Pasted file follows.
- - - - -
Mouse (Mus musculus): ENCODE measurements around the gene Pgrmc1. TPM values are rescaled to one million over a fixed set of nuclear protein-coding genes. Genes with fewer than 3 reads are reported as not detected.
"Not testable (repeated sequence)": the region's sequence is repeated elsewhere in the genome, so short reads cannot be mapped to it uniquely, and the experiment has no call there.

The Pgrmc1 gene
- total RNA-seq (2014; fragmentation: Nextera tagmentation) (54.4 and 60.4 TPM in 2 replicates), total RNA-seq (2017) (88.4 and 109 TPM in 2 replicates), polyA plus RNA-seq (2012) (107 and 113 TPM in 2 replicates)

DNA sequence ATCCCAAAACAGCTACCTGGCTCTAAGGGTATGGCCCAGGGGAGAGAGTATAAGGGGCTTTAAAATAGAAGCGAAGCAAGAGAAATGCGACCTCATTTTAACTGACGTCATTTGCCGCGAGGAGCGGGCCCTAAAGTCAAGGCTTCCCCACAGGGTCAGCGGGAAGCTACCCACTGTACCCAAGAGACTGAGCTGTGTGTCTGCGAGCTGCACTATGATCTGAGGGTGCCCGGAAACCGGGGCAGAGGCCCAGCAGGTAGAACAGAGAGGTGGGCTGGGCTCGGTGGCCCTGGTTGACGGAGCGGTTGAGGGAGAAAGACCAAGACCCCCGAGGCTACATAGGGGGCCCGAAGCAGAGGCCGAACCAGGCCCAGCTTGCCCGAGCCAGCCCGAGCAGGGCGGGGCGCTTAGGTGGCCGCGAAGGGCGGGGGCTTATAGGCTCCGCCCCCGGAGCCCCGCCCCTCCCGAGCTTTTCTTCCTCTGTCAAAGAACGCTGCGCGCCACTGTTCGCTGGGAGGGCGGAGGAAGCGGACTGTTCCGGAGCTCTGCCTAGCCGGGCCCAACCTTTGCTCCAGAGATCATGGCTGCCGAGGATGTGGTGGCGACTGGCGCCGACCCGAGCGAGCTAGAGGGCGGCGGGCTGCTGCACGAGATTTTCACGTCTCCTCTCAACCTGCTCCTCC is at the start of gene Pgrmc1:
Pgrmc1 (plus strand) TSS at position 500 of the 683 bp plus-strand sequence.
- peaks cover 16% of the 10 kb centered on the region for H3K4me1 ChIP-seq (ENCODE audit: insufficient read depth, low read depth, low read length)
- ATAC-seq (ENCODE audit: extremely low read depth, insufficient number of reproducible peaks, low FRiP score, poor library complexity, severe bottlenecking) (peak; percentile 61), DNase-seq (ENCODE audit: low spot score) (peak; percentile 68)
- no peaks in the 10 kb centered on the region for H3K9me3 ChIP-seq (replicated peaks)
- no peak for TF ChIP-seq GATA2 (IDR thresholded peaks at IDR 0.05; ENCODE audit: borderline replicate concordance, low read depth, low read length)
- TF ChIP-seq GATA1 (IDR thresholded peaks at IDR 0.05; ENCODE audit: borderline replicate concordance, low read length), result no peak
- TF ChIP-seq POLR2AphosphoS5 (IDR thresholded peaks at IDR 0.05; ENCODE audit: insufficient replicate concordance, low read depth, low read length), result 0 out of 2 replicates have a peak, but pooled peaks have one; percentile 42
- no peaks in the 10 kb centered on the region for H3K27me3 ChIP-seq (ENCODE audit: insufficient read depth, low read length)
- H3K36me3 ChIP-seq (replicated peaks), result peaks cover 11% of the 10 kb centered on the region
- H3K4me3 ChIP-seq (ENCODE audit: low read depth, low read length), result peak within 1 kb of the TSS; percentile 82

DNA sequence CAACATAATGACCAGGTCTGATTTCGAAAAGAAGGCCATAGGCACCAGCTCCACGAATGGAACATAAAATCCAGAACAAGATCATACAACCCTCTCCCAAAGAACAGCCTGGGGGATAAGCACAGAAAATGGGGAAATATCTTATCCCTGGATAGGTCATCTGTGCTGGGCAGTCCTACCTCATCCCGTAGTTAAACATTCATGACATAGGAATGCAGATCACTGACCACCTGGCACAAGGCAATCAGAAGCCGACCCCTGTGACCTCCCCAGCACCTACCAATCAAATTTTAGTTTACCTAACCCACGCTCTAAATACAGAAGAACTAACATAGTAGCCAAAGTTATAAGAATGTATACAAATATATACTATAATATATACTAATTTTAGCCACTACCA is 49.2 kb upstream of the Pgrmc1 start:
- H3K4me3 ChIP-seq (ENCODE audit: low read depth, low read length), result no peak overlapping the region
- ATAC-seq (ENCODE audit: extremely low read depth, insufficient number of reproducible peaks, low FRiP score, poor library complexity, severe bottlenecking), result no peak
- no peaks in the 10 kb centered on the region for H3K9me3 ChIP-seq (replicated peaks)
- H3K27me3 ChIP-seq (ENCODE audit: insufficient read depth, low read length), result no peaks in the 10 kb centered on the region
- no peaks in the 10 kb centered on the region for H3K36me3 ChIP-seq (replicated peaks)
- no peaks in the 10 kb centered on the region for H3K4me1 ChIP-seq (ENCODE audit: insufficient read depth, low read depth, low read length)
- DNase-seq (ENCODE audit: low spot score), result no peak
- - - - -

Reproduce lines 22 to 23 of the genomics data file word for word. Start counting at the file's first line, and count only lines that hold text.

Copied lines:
- no peaks in the 10 kb centered on the region for H3K4me1 ChIP-seq (ENCODE audit: insufficient read depth, low read depth, low read length)
- DNase-seq (ENCODE audit: low spot score), result no peak